By Ken Reed
The latest episode of Real Sports With Bryant Gumbel on HBO looks at the shocking number of high school football players who have died as a result of heat stoke resulting from intense football practices, often conducted during periods of intense heat.
The sad part is that all of the deaths were preventable, if only a few simple and inexpensive steps had been taken.
However, football coaches, high school athletic directors and state high school athletics associations have, for whatever reason, ignored these simple and inexpensive steps.
“It is imperative that medical personnel and coaching staffs quickly recognize [the signs of heat stroke] and initiate appropriate care,” says Dr. Douglas J. Casa, PhD, CEO of the Korey Stringer Institute (KSI) and Professor of Kinesiology at the University of Connecticut.
Research has shown that once the symptoms are recognized, if an athlete is put into a cheap portable tub (about $150) filled with ice water, they will quickly recover from the heat stroke.
“All the evidence indicates that if someone can go into one of those tubs within 10 minutes they are going to survive the heat stroke,” says Casa.
It is shameful that adults (coaches, athletic directors and high school athletic administrators) entrusted with the care of young athletes are ignoring this simple remedy that can prevent the ultimate tragedy.
These unnecessary deaths have been occurring for far too long at all levels of football. There is absolutely no legitimate reason that having a plastic tub filled with ice water at all football practices and games conducted in high heat isn’t a nationwide policy across all high school and youth football organizations.
Here’s hoping this HBO report finally spurs that action.
— Ken Reed, Sports Policy Director, League of Fans
Sports Forum Podcast
Episode #26 – League of Fans’ Sports Forum podcast: How Can We Fix Youth Sports? – John O’Sullivan is Founder and CEO of Changing the Game Project and author of “Changing the Game: The Parents Guide to Raising Happy, High Performing Athletes and Giving Youth Sports Back to Our Kids.” We discuss overzealous adults in youth sports, the dangers of sport specialization, youth sports entrepreneurs and the profit-at-all-costs mindset, and the growing socio-economic gap in youth sports.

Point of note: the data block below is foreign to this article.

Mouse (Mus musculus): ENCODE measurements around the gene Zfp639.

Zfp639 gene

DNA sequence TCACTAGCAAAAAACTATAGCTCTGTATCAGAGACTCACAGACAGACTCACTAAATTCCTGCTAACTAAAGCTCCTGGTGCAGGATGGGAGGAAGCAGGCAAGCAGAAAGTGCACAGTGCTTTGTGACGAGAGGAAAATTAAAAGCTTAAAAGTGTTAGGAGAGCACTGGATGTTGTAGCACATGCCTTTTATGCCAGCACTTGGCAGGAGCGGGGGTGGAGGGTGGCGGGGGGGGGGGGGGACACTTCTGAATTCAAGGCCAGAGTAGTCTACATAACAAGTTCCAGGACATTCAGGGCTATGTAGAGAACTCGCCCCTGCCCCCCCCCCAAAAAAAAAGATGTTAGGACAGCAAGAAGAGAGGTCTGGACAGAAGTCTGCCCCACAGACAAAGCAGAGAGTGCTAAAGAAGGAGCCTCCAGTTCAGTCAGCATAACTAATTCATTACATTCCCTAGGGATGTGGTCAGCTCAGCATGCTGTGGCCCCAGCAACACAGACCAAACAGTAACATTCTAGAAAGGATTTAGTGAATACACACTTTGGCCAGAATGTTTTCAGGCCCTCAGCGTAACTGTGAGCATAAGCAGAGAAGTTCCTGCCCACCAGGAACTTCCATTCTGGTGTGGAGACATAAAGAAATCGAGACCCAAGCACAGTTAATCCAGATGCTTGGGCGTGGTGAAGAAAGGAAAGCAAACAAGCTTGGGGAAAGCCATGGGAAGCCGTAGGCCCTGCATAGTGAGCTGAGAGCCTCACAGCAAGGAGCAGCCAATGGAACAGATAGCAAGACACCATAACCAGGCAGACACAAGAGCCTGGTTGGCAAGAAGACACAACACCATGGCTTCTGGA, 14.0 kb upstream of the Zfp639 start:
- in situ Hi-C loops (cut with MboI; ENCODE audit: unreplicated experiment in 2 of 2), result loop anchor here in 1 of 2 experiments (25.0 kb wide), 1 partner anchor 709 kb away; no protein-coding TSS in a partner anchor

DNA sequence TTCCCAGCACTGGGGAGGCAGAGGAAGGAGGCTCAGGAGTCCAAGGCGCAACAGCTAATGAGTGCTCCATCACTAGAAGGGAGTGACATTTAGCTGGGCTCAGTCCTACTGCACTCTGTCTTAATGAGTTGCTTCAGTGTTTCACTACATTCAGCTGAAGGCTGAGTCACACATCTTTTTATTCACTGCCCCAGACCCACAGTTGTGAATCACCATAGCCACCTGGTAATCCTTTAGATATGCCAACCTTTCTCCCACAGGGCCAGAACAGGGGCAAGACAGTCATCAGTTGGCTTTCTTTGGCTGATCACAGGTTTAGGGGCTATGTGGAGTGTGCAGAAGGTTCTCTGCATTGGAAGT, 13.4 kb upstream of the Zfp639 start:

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Episode #25 – League of Fans’ Sports Forum podcast: Physical Education Should Be a Critical Component of K-12 School Design – Michael Horn is co-founder of the Clayton Christensen Institute for Disruptive Innovation.
Episode #24 – League of Fans’ Sports Forum podcast: Mental Health and Athletes: Ending the Stigma – Nathan Braaten and Taylor Ricci are the founders of Dam Worth It, a non-profit created to end the stigma around mental health at colleges and universities through sport, storytelling, and community creation.
Episode #23 – League of Fans’ Sports Forum podcast: Olympian Benita Fitzgerald Mosley Talks Title IX, Youth Sports and the Olympics.
Episode #22 – League of Fans’ Sports Forum podcast: Rethinking Sports Fandom with Author Craig Calcaterra – We discuss Calcaterra’s new book “Rethinking Fandom: How to Beat the Sports-Industrial Complex at Its Own Game” and explore new ways to be a fan.
Episode #21 – League of Fans’ Sports Forum podcast: Chatting About a Broken Game With Baseball Writer Pedro Moura – Moura is a national baseball writer for Fox Sports. We discuss how and why the game of baseball is broken, what factors caused it, and offer a few thoughts on how to “fix” a great game.
Media"How We Can Save Sports" author Ken Reed appears on Fox & Friends to explain how there's "too much adult in youth sports."
Ken Reed appears on Mornings with Gail from KFKA Radio in Colorado to discuss bad parenting in youth athletics.
“Should College Athletes Be Paid?” Ken Reed on The Morning Show from Wisconsin Public Radio
Ken Reed appears on KGNU Community Radio in Colorado (at 02:30) to discuss equality in sports and Title IX.
Ken Reed appears on the Ralph Nader Radio Hour (at 38:35) to discuss his book The Sports Reformers: Working to Make the World of Sports a Better Place, and to talk about some current sports issues.
- League of Fans Sports Policy Director Ken Reed quoted in Washington Post column titled "What happened to P.E.? It’s losing ground in our push for academic improvement," by Jay Mathews
League of Fans is a sports reform project founded by Ralph Nader to fight for the higher principles of justice, fair play, equal opportunity and civil rights in sports; and to encourage safety and civic responsibility in sports industry and culture.
Sports & Torts – Ken Reed, Sports Policy Director, League of Fans – at the American Museum of Tort Law
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